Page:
Project Commenced: April 2019 Project Completed: November 2019
site assessment and content review
advise on building fit-out
interpretive design & planning
As well as being a popular tourist destination, Wellington Caves is a significant site of paleontological, archaeological and speleological research. Our Interpretive Plan for the site united existing interpretive content and assets with the Cave’s new Visitor Experience Centre, mapping an exciting vision for the future.
Working with a small but highly engaged team of stakeholders, Thylacine undertook a review of the existing interpretive assets, including cave tours, the Field of Fossils, and Sibbald’s Cottage museum. We identified the key messages that Wellington Caves wanted to focus on, and, building on these, created a thematic framework based on the remarkable ‘windows to the past’ found in the site’s landscape.
In considering a suitable thematic framework for the richness and complexity of the Wellington Caves site, it was imperative to create a structure that both accurately encompassed the site content and represented the best approach for facilitating visitor understanding. Using time as the framing device through which all the experiences of the site are constructed grants visitors a familiar cognitive entry point—almost everyone, aside from the very young, has a concept of how long a year is. Through interpretation spanning the entire site, visitors are supported to gain an appreciation of geological time, and the important role played by Wellington Caves Reserve, which holds significant evidence of the processes of evolution and geology, spanning from 400 million years ago, to today.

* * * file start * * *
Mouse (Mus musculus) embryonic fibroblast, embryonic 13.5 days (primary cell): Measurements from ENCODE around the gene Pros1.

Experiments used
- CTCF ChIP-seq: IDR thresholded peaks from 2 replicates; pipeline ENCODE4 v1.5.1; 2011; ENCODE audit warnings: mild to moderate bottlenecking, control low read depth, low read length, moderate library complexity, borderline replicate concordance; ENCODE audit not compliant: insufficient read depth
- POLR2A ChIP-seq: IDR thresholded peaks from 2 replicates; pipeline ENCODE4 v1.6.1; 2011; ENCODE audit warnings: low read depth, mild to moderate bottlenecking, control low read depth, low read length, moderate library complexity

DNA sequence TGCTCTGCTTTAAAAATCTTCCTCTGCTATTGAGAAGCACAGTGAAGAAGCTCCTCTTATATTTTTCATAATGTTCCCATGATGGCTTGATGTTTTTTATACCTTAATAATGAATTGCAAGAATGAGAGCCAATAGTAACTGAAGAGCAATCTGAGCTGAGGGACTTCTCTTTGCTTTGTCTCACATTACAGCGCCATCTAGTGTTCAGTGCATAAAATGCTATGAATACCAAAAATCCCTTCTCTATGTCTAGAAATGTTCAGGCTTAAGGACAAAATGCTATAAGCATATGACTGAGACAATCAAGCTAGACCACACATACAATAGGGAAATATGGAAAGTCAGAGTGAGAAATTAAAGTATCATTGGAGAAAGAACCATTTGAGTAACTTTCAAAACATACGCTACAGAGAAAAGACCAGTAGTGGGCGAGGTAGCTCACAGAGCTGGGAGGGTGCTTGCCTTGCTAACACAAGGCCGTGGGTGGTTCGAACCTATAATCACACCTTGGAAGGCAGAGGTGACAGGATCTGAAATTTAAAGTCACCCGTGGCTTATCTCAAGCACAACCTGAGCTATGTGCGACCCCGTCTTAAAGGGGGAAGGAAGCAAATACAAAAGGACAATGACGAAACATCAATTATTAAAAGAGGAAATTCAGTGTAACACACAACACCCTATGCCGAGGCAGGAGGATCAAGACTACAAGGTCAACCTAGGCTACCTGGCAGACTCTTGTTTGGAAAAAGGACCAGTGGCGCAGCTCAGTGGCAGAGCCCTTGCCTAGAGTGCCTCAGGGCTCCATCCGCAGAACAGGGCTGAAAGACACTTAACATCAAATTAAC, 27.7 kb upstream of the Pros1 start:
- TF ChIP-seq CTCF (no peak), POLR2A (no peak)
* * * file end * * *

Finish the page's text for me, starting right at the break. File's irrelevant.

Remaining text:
We chose to focus the interpretive framework on the site as a landscape that gives windows or ‘snapshots’ into different periods of time. The Ancient Landscapes: Snapshots through Time framework hinged on four key themes:
Ancient seas—400M years ago: (the Devonian)
Megafauna—1M years ago: (the Plio-Pleistocene)
First Peoples of this land—50,000 years ago: (the Pre-historic)
Recent history—1788 to today: (the Anthropocene).
Sub-themes for interpretation were also identified, while existing content (eg cave tours) was integrated, with a new structure for tours proposed, shaping their content to highlight the four key themes of the interpretive framework.
New interpretive approaches were also envisioned within the report. These include the Megafauna Orientation and immersive theatre experience, the app-based Megafauna safari, and the “Science today” space, highlighting current research being undertaken on site.
Client Dubbo Regional Council. Project partners Wiradjuri traditional owners represented by the Wellington Aboriginal Advisory Panel and Eye Candy.